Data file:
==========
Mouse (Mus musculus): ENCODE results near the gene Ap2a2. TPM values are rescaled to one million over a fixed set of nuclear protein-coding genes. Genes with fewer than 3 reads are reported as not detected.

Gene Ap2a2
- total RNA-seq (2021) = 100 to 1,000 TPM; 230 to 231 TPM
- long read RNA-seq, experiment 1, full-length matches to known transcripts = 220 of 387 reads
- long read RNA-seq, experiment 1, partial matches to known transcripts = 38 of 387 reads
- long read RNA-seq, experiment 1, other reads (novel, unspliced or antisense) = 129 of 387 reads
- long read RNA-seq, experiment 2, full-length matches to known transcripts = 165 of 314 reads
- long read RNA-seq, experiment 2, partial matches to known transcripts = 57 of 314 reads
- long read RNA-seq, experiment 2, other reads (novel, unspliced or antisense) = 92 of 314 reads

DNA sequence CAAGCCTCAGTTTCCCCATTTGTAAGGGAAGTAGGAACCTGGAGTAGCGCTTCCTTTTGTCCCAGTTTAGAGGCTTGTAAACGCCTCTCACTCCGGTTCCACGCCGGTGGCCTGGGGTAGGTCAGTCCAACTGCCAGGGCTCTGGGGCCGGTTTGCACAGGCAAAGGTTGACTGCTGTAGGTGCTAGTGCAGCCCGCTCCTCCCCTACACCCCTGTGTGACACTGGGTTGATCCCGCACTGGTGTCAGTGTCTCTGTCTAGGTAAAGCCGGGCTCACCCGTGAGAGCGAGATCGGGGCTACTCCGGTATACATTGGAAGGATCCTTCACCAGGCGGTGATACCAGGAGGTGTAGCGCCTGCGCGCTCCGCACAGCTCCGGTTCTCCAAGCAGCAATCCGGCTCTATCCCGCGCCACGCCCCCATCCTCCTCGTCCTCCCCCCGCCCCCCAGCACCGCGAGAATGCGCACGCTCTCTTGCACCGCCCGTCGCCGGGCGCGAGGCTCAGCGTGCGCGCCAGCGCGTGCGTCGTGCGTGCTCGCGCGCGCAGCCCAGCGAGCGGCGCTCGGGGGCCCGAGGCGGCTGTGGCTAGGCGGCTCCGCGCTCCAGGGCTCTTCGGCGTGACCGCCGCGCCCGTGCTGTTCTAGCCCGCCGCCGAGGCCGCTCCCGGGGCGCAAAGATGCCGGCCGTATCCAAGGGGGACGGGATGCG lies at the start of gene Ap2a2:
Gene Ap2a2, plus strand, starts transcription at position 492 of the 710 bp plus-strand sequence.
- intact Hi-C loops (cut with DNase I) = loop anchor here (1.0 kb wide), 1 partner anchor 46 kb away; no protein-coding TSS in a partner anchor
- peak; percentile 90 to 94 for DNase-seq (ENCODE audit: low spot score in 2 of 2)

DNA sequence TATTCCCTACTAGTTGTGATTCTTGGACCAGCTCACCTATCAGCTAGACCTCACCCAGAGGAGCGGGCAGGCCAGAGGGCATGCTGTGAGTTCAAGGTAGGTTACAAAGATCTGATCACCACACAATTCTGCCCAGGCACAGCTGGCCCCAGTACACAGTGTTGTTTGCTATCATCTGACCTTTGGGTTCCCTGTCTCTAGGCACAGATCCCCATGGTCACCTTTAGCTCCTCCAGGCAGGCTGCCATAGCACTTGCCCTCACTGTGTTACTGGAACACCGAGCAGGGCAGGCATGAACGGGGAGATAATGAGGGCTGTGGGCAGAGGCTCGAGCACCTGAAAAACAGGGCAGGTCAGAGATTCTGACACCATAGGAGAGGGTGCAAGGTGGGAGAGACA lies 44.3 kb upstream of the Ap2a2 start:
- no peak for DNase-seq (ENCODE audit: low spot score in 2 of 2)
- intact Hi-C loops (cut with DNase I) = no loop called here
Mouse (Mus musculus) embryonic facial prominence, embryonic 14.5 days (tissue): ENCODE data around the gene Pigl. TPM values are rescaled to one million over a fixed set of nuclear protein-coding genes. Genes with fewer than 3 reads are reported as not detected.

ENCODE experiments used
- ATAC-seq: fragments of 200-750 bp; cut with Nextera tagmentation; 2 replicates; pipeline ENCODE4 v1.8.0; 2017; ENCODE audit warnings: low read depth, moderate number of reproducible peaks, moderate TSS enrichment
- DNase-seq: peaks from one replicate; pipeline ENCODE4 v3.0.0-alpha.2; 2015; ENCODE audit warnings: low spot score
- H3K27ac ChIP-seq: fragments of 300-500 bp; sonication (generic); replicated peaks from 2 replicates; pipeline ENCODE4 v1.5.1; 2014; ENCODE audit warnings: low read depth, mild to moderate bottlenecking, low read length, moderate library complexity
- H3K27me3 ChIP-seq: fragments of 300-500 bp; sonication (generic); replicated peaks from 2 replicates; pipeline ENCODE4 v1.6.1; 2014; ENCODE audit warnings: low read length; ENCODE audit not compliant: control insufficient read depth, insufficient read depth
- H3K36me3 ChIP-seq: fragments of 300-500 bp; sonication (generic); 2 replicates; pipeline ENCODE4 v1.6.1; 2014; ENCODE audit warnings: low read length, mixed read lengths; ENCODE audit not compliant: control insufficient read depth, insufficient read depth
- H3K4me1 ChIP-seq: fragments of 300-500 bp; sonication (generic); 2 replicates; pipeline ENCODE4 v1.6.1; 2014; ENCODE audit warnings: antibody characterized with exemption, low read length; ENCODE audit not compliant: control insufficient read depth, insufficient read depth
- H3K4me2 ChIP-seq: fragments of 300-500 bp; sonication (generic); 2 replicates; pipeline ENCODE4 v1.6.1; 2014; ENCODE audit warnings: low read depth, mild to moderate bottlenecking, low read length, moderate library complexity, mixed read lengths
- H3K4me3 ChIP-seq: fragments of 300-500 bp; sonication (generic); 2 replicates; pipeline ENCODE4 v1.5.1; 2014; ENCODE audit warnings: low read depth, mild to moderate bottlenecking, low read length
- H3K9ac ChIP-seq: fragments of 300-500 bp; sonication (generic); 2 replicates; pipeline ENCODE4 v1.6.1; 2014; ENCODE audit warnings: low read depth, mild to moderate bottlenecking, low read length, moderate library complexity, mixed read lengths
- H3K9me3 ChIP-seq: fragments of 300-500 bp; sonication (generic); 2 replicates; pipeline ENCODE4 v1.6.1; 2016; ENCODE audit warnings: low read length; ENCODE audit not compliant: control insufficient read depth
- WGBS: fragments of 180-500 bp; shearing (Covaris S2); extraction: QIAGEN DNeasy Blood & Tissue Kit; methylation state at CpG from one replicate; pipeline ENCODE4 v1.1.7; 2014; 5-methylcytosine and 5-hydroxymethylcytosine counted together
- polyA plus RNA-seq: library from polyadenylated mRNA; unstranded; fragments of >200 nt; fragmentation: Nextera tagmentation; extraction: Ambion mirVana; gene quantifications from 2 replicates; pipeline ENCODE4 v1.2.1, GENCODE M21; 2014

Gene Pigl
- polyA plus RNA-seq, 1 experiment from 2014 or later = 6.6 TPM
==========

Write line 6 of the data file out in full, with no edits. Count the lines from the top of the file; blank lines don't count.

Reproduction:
- long read RNA-seq, experiment 1, other reads (novel, unspliced or antisense) = 129 of 387 reads